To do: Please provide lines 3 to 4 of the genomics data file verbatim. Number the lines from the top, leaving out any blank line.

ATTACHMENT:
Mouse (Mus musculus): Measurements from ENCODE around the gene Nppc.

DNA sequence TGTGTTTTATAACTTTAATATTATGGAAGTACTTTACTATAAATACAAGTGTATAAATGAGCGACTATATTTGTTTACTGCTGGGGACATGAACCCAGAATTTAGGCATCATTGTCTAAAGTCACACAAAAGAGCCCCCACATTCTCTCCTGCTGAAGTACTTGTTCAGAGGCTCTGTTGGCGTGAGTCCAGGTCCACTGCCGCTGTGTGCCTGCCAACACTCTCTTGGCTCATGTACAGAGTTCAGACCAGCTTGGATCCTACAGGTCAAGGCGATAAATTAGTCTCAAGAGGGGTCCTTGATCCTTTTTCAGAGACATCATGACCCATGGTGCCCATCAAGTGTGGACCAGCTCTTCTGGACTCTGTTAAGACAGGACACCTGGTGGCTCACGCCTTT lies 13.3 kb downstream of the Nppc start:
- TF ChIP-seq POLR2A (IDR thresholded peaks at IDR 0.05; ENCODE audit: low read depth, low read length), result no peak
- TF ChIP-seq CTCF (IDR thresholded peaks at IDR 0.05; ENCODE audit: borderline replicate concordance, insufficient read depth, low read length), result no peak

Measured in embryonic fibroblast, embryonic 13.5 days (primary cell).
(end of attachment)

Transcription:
- TF ChIP-seq POLR2A (IDR thresholded peaks at IDR 0.05; ENCODE audit: low read depth, low read length), result no peak
- TF ChIP-seq CTCF (IDR thresholded peaks at IDR 0.05; ENCODE audit: borderline replicate concordance, insufficient read depth, low read length), result no peak